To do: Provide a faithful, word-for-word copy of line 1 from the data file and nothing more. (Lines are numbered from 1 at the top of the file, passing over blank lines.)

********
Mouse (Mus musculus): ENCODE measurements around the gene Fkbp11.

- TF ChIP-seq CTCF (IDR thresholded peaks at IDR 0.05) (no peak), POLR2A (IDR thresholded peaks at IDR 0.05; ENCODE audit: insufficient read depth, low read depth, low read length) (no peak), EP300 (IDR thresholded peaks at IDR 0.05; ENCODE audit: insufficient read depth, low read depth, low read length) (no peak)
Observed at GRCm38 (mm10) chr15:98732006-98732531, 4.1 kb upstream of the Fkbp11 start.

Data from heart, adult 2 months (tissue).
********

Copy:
Mouse (Mus musculus): ENCODE measurements around the gene Fkbp11.